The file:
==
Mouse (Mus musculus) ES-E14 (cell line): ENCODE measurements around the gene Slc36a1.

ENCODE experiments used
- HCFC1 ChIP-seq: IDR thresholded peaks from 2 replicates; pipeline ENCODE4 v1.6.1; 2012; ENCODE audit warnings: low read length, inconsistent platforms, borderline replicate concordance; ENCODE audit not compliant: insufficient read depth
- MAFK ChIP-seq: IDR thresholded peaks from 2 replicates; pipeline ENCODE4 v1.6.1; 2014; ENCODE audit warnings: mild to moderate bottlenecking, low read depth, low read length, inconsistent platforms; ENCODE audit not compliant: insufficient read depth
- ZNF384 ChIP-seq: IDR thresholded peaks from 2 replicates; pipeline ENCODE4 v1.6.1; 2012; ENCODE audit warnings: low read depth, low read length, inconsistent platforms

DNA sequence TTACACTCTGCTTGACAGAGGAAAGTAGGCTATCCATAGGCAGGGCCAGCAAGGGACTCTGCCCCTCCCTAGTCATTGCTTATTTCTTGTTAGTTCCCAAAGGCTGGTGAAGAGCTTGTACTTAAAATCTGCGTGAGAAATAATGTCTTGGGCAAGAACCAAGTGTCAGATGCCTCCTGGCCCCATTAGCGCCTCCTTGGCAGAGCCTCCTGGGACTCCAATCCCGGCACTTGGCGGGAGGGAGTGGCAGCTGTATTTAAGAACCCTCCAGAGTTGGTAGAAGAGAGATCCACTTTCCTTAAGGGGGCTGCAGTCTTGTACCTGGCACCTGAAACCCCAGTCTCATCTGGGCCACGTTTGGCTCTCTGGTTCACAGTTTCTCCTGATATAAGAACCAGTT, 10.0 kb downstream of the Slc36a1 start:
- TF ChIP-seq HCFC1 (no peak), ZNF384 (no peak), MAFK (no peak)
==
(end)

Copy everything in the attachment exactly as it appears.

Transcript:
Mouse (Mus musculus) ES-E14 (cell line): ENCODE measurements around the gene Slc36a1.

ENCODE experiments used
- HCFC1 ChIP-seq: IDR thresholded peaks from 2 replicates; pipeline ENCODE4 v1.6.1; 2012; ENCODE audit warnings: low read length, inconsistent platforms, borderline replicate concordance; ENCODE audit not compliant: insufficient read depth
- MAFK ChIP-seq: IDR thresholded peaks from 2 replicates; pipeline ENCODE4 v1.6.1; 2014; ENCODE audit warnings: mild to moderate bottlenecking, low read depth, low read length, inconsistent platforms; ENCODE audit not compliant: insufficient read depth
- ZNF384 ChIP-seq: IDR thresholded peaks from 2 replicates; pipeline ENCODE4 v1.6.1; 2012; ENCODE audit warnings: low read depth, low read length, inconsistent platforms

DNA sequence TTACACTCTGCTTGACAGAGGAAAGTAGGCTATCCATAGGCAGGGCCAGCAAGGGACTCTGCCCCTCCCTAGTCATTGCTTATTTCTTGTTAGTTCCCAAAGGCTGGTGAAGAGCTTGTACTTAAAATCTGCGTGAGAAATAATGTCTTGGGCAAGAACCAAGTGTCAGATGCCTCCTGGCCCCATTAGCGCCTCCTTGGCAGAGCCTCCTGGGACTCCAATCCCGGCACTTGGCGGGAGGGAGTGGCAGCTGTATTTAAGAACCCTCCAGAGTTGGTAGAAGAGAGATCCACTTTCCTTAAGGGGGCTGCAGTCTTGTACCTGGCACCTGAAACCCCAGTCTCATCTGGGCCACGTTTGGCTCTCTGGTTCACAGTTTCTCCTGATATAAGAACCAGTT, 10.0 kb downstream of the Slc36a1 start:
- TF ChIP-seq HCFC1 (no peak), ZNF384 (no peak), MAFK (no peak)